Changes at The Hub

If you’re a regular reader of The Hub, you’ve probably noticed a new name above some recent articles. That would be me, Kim Davis, the website’s new editor, and I’ve spent the last couple of weeks getting my feet under the desk here in New York, and getting baptized by a fire-hose of marketing technology information at Adobe Summit in Salt Lake City.

My recent background has been in editing sites which covered Internet for the enterprise and software-as-a-service—both topics which required significant coverage of the ways in which business is being revolutionized by cloud computing, big data and analytics, and the mobile environment. 

Marketing is key to business success, of course, and I’ve been reflecting on what it means to be a modern marketer. Everyone now recognizes (and if they don’t, they should) that we’re no longer in an environment where one-way channels of communication are designed to distribute sales pitches to the largest audience possible, and where the one success metric is conversion. 

We’re caught, rather, in an intricate, multi-channel network of omni-directional conversations, where messages—and even products—are increasingly crafted and refined by customers themselves, and where consistent, positive engagement with the market, across the devices and channels it chooses, is a prerequisite to achieving a brand’s long-term business goals.

In a sense, marketers aren’t in the driving seat any more; customers are. That can be scary, but it’s also the launchpad for unprecedented creativity and innovation. As long as marketers have the right tools for the job. But how can you find the right tools for the job when, by some estimations, there are at least 2,000 options? 

That’s where The Hub comes in.

Our mission, as now see it, is to be a critical resource for decision-makers on  marketing technology, taking the guesswork out of understanding the important players and products in each marketing technology sector.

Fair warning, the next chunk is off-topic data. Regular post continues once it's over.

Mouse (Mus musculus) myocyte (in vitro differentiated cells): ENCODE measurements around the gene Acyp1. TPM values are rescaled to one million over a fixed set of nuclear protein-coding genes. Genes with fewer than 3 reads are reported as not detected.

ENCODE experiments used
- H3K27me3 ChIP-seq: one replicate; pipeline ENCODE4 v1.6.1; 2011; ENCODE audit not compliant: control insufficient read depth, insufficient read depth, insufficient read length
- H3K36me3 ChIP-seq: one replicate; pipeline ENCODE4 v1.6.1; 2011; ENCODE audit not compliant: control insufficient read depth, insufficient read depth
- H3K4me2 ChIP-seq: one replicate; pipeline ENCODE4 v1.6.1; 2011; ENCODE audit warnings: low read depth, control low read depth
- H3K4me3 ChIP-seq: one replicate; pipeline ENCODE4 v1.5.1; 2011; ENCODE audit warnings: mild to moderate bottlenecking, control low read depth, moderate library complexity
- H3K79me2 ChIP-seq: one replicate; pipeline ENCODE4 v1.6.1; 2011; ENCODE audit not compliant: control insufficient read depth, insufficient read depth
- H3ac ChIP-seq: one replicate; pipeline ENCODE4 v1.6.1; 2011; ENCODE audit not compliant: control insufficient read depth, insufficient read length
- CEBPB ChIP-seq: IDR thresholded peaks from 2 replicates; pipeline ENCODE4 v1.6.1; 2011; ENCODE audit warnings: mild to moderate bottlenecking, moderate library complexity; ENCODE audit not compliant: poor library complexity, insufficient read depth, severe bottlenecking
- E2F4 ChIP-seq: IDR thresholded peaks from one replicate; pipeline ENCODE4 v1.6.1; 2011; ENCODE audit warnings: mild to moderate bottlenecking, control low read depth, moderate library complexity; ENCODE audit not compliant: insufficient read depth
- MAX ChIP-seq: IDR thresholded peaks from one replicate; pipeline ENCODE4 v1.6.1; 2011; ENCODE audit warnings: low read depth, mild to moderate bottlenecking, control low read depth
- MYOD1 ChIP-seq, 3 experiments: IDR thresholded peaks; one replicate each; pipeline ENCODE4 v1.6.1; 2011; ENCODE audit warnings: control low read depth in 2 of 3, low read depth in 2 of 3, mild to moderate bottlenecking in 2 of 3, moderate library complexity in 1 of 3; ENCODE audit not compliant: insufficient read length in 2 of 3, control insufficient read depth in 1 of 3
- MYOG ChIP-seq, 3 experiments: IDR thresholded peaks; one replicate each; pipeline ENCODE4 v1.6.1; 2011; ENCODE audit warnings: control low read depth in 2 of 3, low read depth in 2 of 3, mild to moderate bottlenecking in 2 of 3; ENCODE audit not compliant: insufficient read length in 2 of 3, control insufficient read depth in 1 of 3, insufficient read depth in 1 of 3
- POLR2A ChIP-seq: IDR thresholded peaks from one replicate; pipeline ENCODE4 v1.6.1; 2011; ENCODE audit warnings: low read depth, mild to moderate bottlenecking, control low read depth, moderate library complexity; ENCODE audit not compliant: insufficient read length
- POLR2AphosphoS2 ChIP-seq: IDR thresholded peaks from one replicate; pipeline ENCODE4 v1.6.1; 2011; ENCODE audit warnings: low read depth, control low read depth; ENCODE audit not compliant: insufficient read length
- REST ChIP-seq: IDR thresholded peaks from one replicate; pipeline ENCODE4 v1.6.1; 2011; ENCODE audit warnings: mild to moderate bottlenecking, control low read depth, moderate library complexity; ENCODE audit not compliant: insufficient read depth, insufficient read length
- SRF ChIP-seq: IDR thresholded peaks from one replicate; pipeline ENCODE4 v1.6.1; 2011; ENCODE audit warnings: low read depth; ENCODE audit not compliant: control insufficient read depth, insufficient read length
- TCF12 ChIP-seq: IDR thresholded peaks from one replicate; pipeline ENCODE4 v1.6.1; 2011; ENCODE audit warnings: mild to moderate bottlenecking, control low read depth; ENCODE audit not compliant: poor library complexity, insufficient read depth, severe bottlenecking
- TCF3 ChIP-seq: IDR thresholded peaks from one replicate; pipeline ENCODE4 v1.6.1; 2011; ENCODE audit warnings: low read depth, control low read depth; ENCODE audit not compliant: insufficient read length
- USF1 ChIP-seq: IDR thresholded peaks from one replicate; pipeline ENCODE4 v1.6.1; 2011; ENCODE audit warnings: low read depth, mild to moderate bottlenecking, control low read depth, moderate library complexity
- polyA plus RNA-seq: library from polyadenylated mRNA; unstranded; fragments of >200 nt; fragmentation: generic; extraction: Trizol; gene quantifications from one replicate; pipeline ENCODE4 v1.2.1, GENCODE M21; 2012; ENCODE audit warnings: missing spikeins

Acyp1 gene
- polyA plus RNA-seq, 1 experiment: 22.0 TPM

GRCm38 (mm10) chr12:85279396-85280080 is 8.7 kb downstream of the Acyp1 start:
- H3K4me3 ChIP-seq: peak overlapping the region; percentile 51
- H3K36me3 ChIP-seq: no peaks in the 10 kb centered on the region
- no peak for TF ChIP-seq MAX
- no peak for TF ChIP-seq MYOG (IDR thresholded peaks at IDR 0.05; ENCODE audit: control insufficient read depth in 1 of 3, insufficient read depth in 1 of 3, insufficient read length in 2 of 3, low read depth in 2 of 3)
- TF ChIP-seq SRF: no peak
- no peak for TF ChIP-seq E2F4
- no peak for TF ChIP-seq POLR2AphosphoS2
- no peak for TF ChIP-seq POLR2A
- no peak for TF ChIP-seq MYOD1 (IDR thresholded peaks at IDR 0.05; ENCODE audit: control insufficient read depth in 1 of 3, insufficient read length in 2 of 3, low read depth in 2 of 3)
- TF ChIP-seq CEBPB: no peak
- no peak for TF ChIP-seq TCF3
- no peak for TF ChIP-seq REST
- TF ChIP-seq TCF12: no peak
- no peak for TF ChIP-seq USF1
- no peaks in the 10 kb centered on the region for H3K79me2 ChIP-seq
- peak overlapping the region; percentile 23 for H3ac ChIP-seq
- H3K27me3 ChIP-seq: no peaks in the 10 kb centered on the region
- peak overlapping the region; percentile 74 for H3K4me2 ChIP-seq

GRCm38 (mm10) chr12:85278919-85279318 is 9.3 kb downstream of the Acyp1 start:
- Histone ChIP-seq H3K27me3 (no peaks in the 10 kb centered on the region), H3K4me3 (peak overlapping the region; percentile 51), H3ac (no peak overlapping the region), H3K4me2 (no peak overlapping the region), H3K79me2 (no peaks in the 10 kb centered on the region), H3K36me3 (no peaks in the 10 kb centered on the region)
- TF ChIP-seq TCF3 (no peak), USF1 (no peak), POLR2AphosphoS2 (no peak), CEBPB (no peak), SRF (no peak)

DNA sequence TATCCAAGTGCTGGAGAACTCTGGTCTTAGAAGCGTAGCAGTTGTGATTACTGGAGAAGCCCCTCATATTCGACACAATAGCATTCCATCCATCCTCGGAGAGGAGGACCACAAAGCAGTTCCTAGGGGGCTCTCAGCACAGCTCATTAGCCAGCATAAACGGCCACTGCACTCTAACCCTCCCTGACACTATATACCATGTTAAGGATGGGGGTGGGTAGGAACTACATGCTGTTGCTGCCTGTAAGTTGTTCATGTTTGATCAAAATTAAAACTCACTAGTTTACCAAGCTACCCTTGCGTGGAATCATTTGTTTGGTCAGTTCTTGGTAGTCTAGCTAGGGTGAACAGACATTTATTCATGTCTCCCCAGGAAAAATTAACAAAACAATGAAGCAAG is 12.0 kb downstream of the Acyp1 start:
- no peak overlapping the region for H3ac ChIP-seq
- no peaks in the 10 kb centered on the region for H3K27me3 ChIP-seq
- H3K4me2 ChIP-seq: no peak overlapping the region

That doesn’t just mean we’ll stop reporting the news, but it does mean taking a deeper dive into key solutions, looking at proffers from innovative vendors, and talking to marketers about which tools work for them. In practice, we’ll be focusing on a series of topics we’ve identified as essential for the modern marketer. We will be profiling marketing technology companies and their services on an ongoing basis, updating based on new features and the passage of time since we last checked in.

Examples include the marketing cloud, marketing automation, mobile marketing, and social media marketing (both paid and organic), as well as the analytics that support them and help define success. Of course these topics overlap, and we’ll be tracing the way tools can help make the vital connections between identifying customers, creating a valued experience for them across devices and channels, and deploying metrics which help refine both the targeting and the experience.

As readers of The Hub, we know you’re already embarked on an amazing journey. I hope you’ll come to regard us as an indispensable guide along the way to your destination.

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